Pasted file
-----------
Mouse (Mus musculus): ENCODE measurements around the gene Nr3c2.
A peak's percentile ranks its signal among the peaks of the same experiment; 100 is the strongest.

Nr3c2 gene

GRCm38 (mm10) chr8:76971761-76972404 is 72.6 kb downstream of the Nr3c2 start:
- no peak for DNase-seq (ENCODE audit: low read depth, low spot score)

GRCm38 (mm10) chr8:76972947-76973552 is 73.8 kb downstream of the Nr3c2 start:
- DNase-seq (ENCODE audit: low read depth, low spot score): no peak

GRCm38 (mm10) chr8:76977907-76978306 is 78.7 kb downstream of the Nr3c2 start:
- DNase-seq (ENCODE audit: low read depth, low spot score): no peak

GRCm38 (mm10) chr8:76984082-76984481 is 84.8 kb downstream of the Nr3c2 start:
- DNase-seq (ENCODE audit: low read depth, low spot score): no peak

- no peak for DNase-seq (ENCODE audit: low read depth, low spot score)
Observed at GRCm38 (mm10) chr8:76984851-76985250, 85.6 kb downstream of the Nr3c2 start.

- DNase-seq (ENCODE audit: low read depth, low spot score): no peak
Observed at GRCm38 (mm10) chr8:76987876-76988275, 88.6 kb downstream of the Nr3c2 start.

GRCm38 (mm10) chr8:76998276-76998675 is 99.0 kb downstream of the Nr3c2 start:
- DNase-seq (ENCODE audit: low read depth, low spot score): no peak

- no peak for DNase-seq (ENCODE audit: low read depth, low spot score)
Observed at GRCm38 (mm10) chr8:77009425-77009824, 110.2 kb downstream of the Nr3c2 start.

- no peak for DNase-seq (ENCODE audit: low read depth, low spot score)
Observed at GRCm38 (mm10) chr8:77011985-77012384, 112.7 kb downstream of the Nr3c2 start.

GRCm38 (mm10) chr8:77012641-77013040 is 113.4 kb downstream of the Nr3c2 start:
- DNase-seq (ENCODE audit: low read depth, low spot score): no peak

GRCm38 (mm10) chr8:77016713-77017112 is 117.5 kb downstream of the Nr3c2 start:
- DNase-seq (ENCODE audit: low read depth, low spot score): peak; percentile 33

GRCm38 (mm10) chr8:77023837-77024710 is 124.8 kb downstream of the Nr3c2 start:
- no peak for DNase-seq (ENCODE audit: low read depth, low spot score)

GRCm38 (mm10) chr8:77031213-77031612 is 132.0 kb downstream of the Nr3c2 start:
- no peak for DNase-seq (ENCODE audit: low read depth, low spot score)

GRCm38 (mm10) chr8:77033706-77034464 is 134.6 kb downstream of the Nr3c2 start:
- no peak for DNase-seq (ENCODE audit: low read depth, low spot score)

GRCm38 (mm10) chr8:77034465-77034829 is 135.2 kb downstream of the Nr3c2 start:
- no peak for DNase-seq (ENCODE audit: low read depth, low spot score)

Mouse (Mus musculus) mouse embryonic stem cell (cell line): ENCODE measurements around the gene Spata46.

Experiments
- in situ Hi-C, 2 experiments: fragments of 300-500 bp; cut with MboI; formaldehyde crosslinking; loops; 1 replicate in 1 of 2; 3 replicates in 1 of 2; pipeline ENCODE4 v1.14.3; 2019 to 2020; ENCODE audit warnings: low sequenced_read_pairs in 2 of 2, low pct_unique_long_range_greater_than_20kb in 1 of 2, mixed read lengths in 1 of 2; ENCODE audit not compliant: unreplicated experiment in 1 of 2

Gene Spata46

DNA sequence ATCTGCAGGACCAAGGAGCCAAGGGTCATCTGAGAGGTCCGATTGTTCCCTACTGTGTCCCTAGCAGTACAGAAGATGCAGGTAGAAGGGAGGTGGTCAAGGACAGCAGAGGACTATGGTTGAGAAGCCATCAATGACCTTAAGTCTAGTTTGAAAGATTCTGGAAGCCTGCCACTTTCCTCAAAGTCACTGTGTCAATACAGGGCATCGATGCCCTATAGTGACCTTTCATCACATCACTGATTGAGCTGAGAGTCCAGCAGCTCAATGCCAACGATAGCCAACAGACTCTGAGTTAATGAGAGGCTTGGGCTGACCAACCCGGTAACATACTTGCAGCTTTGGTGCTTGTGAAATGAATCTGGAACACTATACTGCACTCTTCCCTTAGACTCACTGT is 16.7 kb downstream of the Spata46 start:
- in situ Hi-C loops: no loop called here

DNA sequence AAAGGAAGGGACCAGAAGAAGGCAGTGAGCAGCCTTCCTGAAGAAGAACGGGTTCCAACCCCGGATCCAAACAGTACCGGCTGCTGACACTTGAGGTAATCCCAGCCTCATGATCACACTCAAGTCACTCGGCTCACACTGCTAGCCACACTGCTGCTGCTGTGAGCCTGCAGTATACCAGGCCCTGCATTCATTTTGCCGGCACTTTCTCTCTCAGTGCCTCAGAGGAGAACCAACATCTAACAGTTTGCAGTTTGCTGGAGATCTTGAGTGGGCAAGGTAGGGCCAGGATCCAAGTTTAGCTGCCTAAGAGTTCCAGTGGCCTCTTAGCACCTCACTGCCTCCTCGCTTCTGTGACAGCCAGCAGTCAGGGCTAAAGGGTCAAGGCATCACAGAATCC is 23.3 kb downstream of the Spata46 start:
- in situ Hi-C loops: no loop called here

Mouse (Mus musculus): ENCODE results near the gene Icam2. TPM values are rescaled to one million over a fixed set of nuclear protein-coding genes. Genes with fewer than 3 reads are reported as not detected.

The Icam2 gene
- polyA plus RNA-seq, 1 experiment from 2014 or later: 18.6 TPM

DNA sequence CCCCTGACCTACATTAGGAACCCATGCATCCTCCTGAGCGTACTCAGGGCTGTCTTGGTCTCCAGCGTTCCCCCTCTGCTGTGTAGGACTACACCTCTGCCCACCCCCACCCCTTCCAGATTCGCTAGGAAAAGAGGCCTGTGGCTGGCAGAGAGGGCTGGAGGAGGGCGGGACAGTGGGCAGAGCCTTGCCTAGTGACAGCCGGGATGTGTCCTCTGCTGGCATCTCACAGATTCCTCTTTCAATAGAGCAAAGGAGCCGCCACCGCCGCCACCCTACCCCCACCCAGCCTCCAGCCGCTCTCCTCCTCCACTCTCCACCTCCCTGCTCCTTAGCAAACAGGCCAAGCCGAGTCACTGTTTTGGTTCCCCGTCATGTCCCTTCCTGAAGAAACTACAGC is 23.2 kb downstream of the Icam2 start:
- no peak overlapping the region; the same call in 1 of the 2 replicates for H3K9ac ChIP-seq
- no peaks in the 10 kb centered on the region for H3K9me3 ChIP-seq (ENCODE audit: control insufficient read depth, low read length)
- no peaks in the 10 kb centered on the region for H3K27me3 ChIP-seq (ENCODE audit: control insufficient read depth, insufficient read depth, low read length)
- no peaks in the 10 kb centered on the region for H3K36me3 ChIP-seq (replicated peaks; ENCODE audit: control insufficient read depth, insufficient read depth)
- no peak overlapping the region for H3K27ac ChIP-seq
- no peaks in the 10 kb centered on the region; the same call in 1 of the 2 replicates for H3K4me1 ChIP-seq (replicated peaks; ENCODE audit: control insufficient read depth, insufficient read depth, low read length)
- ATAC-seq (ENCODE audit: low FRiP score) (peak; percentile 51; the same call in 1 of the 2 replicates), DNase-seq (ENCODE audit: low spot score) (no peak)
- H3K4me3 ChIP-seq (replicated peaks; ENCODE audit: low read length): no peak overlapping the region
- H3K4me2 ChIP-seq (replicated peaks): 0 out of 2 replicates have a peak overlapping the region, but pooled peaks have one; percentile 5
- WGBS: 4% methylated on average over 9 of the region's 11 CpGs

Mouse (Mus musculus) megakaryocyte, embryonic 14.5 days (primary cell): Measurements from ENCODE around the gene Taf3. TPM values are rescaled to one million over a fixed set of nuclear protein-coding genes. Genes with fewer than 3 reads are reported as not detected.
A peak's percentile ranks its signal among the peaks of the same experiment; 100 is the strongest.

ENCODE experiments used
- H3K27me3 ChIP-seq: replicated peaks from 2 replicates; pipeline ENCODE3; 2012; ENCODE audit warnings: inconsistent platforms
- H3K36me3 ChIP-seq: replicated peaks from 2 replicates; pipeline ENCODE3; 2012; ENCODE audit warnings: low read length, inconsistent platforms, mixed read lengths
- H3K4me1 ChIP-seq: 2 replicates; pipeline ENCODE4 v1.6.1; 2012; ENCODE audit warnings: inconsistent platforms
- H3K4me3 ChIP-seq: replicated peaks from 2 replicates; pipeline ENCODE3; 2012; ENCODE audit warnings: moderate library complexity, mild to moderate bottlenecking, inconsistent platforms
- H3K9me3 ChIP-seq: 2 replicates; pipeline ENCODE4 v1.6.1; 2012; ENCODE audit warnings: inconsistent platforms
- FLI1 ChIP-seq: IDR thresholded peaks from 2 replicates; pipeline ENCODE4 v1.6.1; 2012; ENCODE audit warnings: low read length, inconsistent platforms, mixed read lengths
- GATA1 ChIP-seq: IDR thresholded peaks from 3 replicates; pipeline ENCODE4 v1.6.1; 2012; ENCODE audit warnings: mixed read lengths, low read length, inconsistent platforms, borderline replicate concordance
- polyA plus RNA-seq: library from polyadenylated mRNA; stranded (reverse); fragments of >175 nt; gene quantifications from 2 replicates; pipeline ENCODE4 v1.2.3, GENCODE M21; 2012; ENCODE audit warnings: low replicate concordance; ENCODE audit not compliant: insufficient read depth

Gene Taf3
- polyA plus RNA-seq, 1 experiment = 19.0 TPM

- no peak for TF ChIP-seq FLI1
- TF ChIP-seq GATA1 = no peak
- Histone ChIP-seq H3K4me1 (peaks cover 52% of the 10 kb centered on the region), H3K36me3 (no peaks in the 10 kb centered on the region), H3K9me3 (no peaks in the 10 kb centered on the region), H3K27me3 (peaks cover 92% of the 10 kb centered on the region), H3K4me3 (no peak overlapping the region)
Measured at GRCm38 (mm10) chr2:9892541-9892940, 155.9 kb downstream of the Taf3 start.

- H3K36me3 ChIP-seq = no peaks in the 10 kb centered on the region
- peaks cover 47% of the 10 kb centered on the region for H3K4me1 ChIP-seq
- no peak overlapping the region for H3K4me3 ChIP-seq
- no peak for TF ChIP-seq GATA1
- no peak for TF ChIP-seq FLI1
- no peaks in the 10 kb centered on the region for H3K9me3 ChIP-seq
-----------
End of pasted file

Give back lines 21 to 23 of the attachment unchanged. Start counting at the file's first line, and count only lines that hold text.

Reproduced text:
Observed at GRCm38 (mm10) chr8:77011985-77012384, 112.7 kb downstream of the Nr3c2 start.

GRCm38 (mm10) chr8:77012641-77013040 is 113.4 kb downstream of the Nr3c2 start:
- DNase-seq (ENCODE audit: low read depth, low spot score): no peak